[¶10] Simes brought a motion, joined by Farrell, to vacate the protective order and seeking an immediate return of custody to Simes. A hearing on the motion was held on August 9, 2007. On August 21, 2007, the district court issued its order denying the motion to vacate the protective order, but setting a visitation schedule for Farrell and Simes.
[¶11] Following completion of the investigation by the Bureau of Criminal Investigation, which failed to find that L.S. had experienced or witnessed sexual abuse, Simes moved for reconsideration of the court's amended protective order and again sought an immediate return of custody to her. A hearing on the motion for reconsideration was held on November 30, 2007, and the court subsequently entered its order denying Simes's motion. L.S. remained in Hartleib's temporary custody until completion of the trial in April 2008, when the guardianship was terminated.
[¶12] We have summarized the essential requirements of procedural due process:
"Generally, `[p]rocedural due process requires fundamental fairness, which, at a minimum, necessitates notice and a meaningful opportunity for a hearing appropriate to the nature of the case.'"
In re D.C.S.H.C., 2007 ND 102, ¶ 8, 733 N.W.2d 902 (quoting St. Claire v. St. Claire, 2004 ND 39, ¶ 6, 675 N.W.2d 175); see also In re G.R.H., 2006 ND 56, ¶ 24, 711 N.W.2d 587; Gullickson v. Kline, 2004 ND 76, ¶ 15, 678 N.W.2d 138; Walbert v. Walbert, 1997 ND 164, ¶ 9, 567 N.W.2d 829; In re Adoption of J.W.M., 532 N.W.2d 372, 377 (N.D. 1995), overruled on other grounds by In re Adoption of S.R.F., 2004 ND 150, ¶ 7, 683 N.W.2d 913. The specific requirements of due process "are flexible and vary depending upon the circumstances of each case." St. Claire, at ¶ 7. As we explained in J.W.M., at 376-77 (quoting Jensen v. Satran, 332 N.W.2d 222, 227 (N.D. 1983)):
However, the very nature of procedural due process "negates the concept of inflexible procedures universally applicable to every imaginable situation; instead, the requirements imposed by [due process] are flexible and variable and dependent upon the particular situation being examined."
[¶13] Farrell and Simes contend they "were not given an opportunity to be heard on the Protective Orders." The record reveals, however, that they had three separate opportunities to be heard. On July 25, 2007, the court heard evidence and arguments from the parties, and Farrell and Simes had the opportunity to cross-examine the guardian ad litem's witness, before the court issued the protective order. A second hearing was held on Simes's motion to vacate the protective order, and a third hearing was held on Simes's motion for reconsideration. Under the circumstances presented in this case, the procedures employed by the district court did not deprive Farrell and Simes of their right to procedural due process.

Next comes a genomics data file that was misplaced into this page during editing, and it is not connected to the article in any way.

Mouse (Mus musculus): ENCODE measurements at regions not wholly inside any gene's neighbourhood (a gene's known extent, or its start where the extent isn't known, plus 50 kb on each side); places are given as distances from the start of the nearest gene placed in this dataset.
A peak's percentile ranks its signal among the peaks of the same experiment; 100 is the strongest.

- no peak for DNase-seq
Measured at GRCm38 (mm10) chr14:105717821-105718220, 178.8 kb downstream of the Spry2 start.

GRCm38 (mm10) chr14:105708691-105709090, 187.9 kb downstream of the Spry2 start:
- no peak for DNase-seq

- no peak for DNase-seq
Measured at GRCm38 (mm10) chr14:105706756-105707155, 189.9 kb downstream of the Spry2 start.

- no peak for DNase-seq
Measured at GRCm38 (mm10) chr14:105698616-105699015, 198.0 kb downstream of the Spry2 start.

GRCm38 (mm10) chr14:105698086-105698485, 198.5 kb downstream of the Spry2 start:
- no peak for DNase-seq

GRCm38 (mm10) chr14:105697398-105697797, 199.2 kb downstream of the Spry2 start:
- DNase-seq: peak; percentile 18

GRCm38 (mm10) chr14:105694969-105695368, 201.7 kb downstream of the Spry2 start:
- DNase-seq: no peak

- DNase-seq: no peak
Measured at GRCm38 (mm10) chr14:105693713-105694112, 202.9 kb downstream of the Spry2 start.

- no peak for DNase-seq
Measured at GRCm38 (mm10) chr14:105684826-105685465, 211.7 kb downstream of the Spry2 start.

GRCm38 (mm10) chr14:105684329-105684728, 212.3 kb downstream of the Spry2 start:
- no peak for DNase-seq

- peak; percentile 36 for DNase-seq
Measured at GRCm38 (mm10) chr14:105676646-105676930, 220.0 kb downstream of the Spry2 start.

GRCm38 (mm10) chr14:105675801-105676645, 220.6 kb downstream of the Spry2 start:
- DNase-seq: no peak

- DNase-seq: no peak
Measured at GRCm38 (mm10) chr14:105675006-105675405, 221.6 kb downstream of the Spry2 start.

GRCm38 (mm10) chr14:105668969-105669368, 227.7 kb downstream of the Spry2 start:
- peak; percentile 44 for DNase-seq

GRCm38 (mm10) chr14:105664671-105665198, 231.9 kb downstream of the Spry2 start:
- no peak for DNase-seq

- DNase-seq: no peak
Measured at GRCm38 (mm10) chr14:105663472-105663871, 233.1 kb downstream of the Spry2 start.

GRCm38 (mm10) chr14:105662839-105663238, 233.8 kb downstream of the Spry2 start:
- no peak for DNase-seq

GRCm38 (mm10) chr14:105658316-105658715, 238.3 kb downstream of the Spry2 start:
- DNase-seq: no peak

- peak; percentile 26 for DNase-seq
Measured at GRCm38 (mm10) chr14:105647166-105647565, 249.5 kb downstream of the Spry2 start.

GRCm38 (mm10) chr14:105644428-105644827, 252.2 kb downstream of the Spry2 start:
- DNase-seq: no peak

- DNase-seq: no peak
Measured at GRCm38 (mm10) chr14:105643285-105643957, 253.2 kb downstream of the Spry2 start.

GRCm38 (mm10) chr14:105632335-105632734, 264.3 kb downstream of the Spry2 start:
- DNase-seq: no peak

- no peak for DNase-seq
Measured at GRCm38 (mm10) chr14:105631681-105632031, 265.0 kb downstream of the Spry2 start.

[¶14] Farrell and Simes contend they were not given as much time as Hartleib to present their case and were not able to call all of their witnesses. They allege they were thereby denied their constitutional right to procedural due process.
[¶15] The district court has broad discretion over the presentation of evidence and the conduct of a trial or hearing. E.g., Niemann v. Niemann, 2008 ND 54, ¶ 19, 746 N.W.2d 3; Burns v. Burns, 2007 ND 134, ¶ 7, 737 N.W.2d 243; Manning v. Manning, 2006 ND 67, ¶ 30, 711 N.W.2d 149; Gullickson, 2004 ND 76, ¶ 15, 678 N.W.2d 138. In exercising that discretion, the court may impose reasonable restrictions upon the length of the trial or hearing and upon the number of witnesses allowed. Manning, at ¶ 30; Thompson v. Olson, 2006 ND 54, ¶ 6, 711 N.W.2d 226. A district court abuses its discretion if it acts in an arbitrary, unconscionable, or unreasonable manner, if its decision is not the product of a rational mental process by which the facts of record and law relied upon are stated and considered together for the purpose of reaching a reasonable determination, or if it misinterprets or misapplies the law. E.g., Niemann, at ¶ 19; Burns, at ¶ 7. Within the context of a due process challenge, "[a] court abuses its discretion only when the court employs a procedure which fails to afford a party a meaningful and reasonable opportunity to present evidence on the relevant issues." Thompson, at ¶ 6.